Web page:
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  7. Paul these are exquisite. I even love the leaves! I don't know that I've seen them in these parts. My favorite flowers are the fragrant ones like star jasmine and tuberose and gardenias. Hope you got some sunny weather and enjoy your tea alfresco!
    x

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    1. Tuberose is one of my all time favourites and reminds me of Paris where I was first introduced to them as a cut flower. I have grown them in the conservatory and there is always a Diptyque Tubereuse candle knocking around somewhere in the house for when I need an instant hit:)

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  8. Dear Paul,
    I would like to smell it - looks a bit like orange blossoms (though I looked it up in my books - they have nothing in common).
    I love the smell of violets, of cloves - as in border carnations? - and, outside: lilac. Lily of the valley for a short time, iris (mmh!) - and, though I have never smelt them on a plant, I could wade in vanilla and cinnamon. And citrus, some sort of roses, ah - I could fill a whole page... and I filled my garden with more than a dozen old roses, their scent can make you swoon (almost).

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    1. There is a Nemesia that I grew several years ago that had a wonderful Vanilla scent that wafted through the garden.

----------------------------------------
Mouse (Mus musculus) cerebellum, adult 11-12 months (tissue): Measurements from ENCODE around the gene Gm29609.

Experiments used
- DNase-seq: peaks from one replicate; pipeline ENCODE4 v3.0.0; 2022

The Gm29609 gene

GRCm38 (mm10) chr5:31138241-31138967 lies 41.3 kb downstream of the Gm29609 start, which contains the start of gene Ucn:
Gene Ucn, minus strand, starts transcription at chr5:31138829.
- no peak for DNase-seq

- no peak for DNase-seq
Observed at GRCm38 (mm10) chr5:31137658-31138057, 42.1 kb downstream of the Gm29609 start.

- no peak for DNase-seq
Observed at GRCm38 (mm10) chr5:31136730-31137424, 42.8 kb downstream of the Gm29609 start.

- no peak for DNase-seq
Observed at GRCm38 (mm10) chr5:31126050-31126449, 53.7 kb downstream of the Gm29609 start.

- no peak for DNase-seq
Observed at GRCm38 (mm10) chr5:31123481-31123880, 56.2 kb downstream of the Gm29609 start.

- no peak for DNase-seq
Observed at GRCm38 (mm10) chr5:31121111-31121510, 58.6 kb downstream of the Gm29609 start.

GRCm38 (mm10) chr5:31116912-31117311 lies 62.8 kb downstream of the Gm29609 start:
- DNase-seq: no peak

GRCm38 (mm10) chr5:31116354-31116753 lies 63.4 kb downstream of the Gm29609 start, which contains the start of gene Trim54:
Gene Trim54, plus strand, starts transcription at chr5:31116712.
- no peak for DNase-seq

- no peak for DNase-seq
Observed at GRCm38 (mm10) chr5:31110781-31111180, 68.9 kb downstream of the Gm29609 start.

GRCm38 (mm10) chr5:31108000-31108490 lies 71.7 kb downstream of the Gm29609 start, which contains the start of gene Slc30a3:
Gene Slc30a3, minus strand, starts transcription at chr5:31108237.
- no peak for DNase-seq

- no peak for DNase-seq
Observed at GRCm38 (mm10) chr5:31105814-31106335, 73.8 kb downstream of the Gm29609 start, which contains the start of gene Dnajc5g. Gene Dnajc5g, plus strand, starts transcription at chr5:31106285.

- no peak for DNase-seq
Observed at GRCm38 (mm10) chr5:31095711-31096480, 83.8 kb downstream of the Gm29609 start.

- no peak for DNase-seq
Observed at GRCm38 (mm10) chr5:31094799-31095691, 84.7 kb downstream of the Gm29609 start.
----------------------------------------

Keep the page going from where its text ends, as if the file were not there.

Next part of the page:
Akebia supposedly has a vanilla and chocolate scent but I don't get it on ours.
      I adore Lily of the Valley which I prefer to grow in large pots to move where it can be seen and appreciated more in Spring without having to control its boisterous growth habit.

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  9. Gosh Paul,
    I've not heard of this one. Definitely a plant to look out for. I love anything scented.
    Have a lovely day,
    Liz x

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    1. Hi Liz, if you can locate one growing somewhere it is an exquisite fragrance, Hope you are having a wonderful weekend.
      Paul x

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  10. It looks succulent! This is going on my future garden list. I love a good climber - does it climb?
    Di
    X

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    1. It LOVES to climb Di and will clear six meters easily. Its twining evergreen leaves look fantastic in the winter too.

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  11. LOVE IT!
    I just plucked a PEONY from the garden that has a faint perfumed scent………..
    My garden is planted with jasmine and roses…………284 roses at last count!I think I have added to that however.Although, many of the roses do not have a fragrance its still a beautiful site!PENNY ROYAL is my grass under foot which smells divine after each step and LEMON BALM everywhere!!!!XXX

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    1. Love your garden Contessa, I would be dancing barefoot across the PennyRoyal and Lemon Balm plucking roses as I went! X

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  12. Paul this is a stunning flower that I have never heard of! I am going to have to search for one and see if it will grow here in the South.

    I hope that you had a wonderful week and I wish you a relaxing weekend.

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    1. Its a biggie but a beauty. Have a fab weekend Elizabeth x